Fun Facts About Beer

history of women and beer

Beer in some form or another has been brewed for thousands of years. Traditionally it was brewed in the home by women. Everyone drank it – including children, as it was nutritionally superior and often safer than water. Traditional gender roles meant that everything within the home (including brewing) was the domain of the women. In certain remote African and Amazonian tribes, the women still do the brewing while the men hunt.

The earliest recorded evidence of the existence of Beer as a drink dates back to Ancient Egypt. During this time beer was made and sold almost exclusively by women.

Female brewers are termed Brewstresses. When the Americas were colonised, the women of the house were responsible for making the household beer, crafting nutritious brews from corn, pumpkin, oats, wheat, honey and molasses. Beer was often incorporated into the diet as a nutritional beverage and provided a change from the high level of salted and preserved meats often consumed.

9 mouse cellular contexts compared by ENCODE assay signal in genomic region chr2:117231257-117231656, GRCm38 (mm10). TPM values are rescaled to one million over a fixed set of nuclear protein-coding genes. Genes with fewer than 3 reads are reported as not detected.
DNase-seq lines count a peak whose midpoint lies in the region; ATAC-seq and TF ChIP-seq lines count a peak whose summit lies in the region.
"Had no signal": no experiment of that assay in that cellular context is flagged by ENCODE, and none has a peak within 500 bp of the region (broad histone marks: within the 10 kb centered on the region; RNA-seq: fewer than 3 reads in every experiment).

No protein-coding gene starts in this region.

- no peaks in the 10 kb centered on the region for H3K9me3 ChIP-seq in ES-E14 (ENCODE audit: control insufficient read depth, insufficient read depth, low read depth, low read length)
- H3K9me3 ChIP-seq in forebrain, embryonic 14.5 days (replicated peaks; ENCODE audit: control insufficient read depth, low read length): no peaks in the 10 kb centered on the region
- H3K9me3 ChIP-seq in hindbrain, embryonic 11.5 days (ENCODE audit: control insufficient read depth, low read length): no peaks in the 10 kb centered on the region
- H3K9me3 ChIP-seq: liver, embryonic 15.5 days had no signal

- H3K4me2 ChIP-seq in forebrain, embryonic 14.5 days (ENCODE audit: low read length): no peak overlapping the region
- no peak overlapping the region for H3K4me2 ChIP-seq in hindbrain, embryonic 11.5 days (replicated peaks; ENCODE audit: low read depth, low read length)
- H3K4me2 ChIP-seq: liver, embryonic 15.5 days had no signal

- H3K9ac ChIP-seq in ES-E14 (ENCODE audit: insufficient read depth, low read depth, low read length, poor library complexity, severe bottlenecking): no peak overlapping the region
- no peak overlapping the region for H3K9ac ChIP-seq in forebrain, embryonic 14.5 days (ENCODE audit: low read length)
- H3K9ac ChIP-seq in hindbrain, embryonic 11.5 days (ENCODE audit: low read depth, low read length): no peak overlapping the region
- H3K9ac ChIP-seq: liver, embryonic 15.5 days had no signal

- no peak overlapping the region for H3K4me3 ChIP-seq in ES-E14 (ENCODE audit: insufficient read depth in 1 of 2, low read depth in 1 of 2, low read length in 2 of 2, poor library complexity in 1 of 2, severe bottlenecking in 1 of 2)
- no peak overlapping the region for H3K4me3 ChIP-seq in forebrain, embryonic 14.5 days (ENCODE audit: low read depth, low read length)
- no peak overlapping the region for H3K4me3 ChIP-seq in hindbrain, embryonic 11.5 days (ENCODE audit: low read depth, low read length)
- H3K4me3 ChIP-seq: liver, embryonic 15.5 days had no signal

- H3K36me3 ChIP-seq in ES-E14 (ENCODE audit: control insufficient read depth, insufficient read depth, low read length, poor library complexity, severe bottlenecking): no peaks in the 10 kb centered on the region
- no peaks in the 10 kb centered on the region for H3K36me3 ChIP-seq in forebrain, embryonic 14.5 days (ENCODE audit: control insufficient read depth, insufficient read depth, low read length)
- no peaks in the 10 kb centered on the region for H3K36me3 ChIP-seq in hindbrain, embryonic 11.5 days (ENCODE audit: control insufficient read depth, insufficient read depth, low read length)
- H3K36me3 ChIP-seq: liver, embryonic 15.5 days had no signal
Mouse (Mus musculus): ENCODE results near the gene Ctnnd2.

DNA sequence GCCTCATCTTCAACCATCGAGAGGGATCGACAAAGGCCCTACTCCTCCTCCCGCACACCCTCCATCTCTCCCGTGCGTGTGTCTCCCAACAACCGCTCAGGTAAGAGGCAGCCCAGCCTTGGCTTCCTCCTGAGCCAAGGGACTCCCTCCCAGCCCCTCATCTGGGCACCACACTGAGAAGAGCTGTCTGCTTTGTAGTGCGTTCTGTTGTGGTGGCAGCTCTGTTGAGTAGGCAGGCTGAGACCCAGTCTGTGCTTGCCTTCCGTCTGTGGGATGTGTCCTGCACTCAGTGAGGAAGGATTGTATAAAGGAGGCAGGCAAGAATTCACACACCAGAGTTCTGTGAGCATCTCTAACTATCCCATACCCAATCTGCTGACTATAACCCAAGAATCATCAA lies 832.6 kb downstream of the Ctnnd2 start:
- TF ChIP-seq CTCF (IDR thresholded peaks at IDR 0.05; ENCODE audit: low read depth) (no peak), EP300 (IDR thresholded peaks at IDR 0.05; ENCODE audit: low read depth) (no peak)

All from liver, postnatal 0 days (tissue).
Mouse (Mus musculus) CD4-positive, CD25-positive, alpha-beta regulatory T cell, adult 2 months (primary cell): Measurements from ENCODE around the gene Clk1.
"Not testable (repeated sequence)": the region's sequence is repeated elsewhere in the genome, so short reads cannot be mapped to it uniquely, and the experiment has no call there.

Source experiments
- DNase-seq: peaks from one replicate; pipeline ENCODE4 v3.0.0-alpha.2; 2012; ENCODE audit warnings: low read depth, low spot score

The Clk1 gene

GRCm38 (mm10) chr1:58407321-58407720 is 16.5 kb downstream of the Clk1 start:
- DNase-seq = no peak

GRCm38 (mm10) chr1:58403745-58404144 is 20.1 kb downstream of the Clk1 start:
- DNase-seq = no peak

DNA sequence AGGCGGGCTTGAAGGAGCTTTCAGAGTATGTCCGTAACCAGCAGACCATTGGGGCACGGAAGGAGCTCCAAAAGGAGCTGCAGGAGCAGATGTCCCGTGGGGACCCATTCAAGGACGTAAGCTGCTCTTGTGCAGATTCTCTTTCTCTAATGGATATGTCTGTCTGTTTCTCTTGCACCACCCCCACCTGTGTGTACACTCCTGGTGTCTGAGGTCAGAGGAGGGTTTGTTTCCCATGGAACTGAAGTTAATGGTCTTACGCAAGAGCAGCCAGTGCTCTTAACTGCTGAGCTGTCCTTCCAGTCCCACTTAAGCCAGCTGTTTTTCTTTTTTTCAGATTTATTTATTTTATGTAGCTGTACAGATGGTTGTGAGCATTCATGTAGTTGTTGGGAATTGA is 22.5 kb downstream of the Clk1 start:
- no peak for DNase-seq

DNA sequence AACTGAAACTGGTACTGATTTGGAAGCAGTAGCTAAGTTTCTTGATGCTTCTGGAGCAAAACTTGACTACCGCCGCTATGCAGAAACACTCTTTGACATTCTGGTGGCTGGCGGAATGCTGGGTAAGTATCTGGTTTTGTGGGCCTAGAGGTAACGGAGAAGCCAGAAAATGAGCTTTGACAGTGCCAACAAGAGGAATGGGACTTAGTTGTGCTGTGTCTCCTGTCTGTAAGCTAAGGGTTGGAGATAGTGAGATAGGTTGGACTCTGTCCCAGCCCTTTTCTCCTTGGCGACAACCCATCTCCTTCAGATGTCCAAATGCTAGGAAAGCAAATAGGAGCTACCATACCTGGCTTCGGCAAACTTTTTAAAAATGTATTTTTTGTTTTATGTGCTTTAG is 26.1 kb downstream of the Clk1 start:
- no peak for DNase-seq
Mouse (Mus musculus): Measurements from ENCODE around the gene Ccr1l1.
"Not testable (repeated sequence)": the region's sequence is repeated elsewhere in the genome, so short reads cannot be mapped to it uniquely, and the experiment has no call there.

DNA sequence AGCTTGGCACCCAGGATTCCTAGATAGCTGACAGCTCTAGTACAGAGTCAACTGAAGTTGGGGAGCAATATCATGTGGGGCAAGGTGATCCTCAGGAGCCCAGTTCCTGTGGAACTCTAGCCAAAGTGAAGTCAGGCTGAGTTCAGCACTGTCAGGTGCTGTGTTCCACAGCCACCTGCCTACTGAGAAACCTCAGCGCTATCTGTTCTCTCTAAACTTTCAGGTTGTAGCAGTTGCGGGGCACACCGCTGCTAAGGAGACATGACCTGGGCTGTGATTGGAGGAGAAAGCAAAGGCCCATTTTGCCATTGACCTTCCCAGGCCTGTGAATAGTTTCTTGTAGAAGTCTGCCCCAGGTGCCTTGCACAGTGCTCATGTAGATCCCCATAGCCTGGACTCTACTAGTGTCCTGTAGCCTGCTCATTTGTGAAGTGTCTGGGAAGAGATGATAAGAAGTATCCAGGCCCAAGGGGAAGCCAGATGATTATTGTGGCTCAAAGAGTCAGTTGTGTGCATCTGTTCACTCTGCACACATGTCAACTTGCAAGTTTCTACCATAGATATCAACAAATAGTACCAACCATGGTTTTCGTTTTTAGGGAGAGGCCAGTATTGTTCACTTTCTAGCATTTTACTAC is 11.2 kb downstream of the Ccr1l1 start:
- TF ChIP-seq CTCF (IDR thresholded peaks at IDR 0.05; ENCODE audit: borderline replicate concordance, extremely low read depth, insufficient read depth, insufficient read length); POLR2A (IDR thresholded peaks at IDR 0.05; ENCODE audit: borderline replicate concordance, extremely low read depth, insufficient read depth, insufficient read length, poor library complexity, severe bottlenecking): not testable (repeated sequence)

There were even special “Bride Ales” created and sold for weddings, the proceeds of which went to the newly married bride, and “Groaning “ beers which were made for consumption during the labours of childbirth.

beer and witchcraft

Many of the symbols we associate with witchcraft today can be traced back to female brewers from the Middle Ages – a time when witch hunting was prominent and many brewers were branded witches. The role of yeast in converting sugars to alcohol was not understood in these times, and the process of creating ale was often attributed to magic – it is therefore hardly surprising that brewstresses were common targets for witchcraft accusations.

Cat – the animal most associated with witches was also the animal of choice for anyone brewing beer. Cats were kept in the malthouse by the brewstress to keep vermin from the grains.

Bubbling cauldron – the large metal kettle over a fire where ingredients were brewed. Once the liquid cooled, yeast would do its work and create a bubbling foaming mass on the surface.

Broomstick – laws of the time required that an ale house display itself by hanging a stick with twigs tied around it out the front – this also doubled as a broom to sweep up the grains

Pointed Hat – any beer that was left over was allowed to be sold at markets. Women selling this beer would adorn a tall pointed hat so they could be found easily in a crowd.